Education thinking…as a teacher & adoptive parent

A few weeks ago I saw a statistic that bothers me… at the end of KS2 75% of pupils ‘pass’ (whatever that means in today’s education world). It has long been recognized that looked after children don’t do as well – 46% of them ‘pass’. Until very recently the data simply hasn’t been available for previously looked after children, it is now – 49%. Which as a mere science teacher, looks closer to 46% than 75%.
There were many things mentioned in the Queen’s speech last week; but one that most people will have ignored is one that effects previously looked after children. Virtual School Head’s roles will extend to cover them. And schools should have a designated teacher for them, much as they do for looked after children. The school will have a duty of care to ensure that previously looked after children have their needs met.
I work at a secondary school, where there are 6 (I am told) adopted children – I know who 3 of them are. This worries me… how can I help them to achieve; how can I understand them if I don’t know who they are? I make sure each year that D’s teachers are aware of him (to be fair the entire school seems to be aware of him) and his background, I will do the same for H. What happens at secondary school; should the information be shared more?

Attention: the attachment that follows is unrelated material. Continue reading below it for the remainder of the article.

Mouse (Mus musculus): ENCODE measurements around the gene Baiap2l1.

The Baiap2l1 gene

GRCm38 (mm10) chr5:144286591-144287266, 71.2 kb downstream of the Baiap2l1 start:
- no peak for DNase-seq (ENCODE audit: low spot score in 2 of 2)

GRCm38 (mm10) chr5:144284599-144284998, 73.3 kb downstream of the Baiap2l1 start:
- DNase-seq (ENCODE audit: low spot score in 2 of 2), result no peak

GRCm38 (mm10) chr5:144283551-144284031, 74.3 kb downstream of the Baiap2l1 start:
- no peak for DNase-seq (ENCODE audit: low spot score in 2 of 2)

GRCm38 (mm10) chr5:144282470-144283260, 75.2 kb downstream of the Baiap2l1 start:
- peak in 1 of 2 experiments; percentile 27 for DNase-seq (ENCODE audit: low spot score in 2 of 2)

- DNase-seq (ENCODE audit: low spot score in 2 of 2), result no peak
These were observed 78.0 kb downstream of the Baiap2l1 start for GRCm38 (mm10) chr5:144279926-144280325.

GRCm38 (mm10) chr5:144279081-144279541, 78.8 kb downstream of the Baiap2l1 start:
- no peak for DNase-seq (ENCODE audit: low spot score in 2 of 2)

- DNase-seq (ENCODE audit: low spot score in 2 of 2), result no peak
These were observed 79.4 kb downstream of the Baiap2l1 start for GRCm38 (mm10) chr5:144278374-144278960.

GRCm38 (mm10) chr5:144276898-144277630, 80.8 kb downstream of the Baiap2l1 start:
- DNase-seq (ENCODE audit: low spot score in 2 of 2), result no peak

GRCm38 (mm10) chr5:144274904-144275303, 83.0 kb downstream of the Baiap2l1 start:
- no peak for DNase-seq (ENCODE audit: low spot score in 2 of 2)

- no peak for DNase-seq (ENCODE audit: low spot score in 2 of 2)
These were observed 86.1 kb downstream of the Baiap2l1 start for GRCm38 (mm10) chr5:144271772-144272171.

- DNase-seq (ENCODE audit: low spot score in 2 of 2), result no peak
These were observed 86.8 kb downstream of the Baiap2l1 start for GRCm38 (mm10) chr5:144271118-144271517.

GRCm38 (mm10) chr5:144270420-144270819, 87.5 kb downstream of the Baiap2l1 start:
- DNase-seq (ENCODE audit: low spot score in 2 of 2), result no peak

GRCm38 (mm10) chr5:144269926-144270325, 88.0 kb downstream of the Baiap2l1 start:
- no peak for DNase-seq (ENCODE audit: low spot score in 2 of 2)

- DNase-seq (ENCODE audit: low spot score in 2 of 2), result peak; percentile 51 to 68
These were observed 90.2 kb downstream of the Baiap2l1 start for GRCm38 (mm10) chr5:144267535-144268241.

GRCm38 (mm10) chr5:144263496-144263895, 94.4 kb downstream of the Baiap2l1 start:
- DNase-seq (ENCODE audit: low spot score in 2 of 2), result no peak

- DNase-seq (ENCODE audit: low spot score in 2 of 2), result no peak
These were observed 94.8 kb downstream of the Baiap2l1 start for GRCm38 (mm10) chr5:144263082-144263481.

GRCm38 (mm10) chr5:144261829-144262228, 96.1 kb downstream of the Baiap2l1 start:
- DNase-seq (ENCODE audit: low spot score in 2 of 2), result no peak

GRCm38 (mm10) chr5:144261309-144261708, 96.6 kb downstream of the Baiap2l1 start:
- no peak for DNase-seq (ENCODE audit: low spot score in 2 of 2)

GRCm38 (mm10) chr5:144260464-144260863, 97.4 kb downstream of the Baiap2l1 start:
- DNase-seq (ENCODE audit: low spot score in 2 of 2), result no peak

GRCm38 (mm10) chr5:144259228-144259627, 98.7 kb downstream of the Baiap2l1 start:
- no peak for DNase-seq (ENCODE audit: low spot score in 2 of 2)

We are constantly been reminded to consider our pupil premium pupils, but there is no differentiation between the different causes of PP/PP+. If we should be as concerned about the pupils who were previously looked after as the data suggests we should be; should we be more aware?
There is a lot of debate around at the minute, regarding adopted children and education, and generally about education. And I think the discussion is important, but there has to be learning as well as discussion. The data is starting to exist, we should react according to the data that is there. More data will be added over the years, it would be good to see that these early feelings about the information can be changed. That 49% is starting point, from where things will improve.
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1 Response to Education thinking…as a teacher & adoptive parent

  1. Alice Gordon says:

    I too saw this statistic and it similarly bothered me. I am an adopter and work within education in a support role. Although my eldest son has only just started his school career, I can already see that there are challenges for him. So I have been somewhat bemused by the “why are you telling me this?” look on some teachers faces suggesting that his background is of no consequence. However, even at this early stage his performance at school doesn’t reflect when he can do at home. I think learning about how best to help such children reach their potential is important for all of us – teachers, parents, TAs, those of us taking on support roles etc!

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